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JavaScript Sleep Method Doesn’t Exist: What to Use Instead

Christina Kopecky - October 19, 2020

If you’re an engineer or developer coming from different programming languages, you might have used a native method called sleep() to stall or pause a method from executing. JavaScript doesn’t have such a native method.

In this article, we will talk about two different ways we can use JavaScript to simulate a sleep function: Promises and async/await functions.

Introduction to Asynchronous Functions

We shouldn’t talk about Promises or async/await functions in JavaScript without first mentioning the setTimeout() method briefly. This method will show why Promises are needed in JavaScript.

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JavaScript is Single-Threaded

When we say JavaScript is a single-threaded language, what we mean is JavaScript only has one call stack and one memory heap. At a high level, this means JavaScript reads code, one line at a time, in order, and must execute a piece of code before moving to the next line. This makes JavaScript synchronous by nature. At times, we need a work around, to make our code asynchronous.

Synchronous Code vs Asynchronous Code

Take a look at this example.

console.log("This will print first")
console.log("This will print second")
console.log("This will print third");

Pretty straightforward, right? Each of the console.logs will print in succession because JavaScript executes them in succession.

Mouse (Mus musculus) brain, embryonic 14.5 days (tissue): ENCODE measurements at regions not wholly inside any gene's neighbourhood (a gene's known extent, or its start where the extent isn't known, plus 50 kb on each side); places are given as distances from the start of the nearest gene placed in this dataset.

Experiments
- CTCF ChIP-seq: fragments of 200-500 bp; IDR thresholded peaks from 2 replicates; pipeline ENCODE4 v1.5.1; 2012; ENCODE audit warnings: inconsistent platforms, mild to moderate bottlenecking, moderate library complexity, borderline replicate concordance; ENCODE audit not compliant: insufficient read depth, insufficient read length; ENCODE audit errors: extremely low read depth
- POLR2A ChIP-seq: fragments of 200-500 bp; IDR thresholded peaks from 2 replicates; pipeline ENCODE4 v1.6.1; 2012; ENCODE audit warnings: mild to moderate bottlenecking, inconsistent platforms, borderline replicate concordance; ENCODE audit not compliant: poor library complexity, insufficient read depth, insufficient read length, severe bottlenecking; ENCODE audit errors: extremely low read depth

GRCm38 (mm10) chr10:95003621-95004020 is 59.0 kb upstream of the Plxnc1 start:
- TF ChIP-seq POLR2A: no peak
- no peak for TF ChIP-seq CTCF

Let’s say we want line two to print before line three? How can we essentially print that console.log out of turn? We can do that with setTimeout() :

console.log("This will print first")
setTimeout(() => {
console.log("This will print third")
}, 1000);
console.log("This will print second");

setTimeout() allows us to execute a JavaScript function without blocking the thread so other code can run. The first argument is the callback function that runs after a set amount of time (the second argument). The second argument is represented in a number of milliseconds.

This setTimeout() method mimics the sleep method that’s native in other languages by:

  1. Setting a timer in the background when the JavaScript engine executes the setTimeout() function
  2. Continuing to run other code as the timer does its countdown
  3. Executing the callback function in setTimeout() when the timer reaches zero.

Understanding how setTimeout() works is crucial to being able to understand how Promises and async/await Functions work. We’ll cover Promises next.


Creating a Promise

Promises are a way to perform asynchronous logic. The Promise constructor takes in a callback function that has two parameters: resolve and reject. This callback function contains logic that, once finished, will invoke a resolve or reject function with a response passed in.

console.log("before promise")
let promise = new Promise((resolve, reject) => {
   let resolvedFlag = false; 
//this is just a flag so we can intentionally throw the response to test logic
   resolvedFlag = true; //flip resolved to true once all console logs are done
   if(resolvedFlag) { //if resolved is true invoke the resolve function 	
resolve("Promise resolved");
console.log("after promise");
   } else { // else invoke the reject function with a new Error object with message
     reject(new Error("Promise failed")); 
     console.log("after promise");

The code snippet here demonstrates a simple promise. Promises can be in three states:

pending – Neither resolved or rejected – this is the initial state of the promise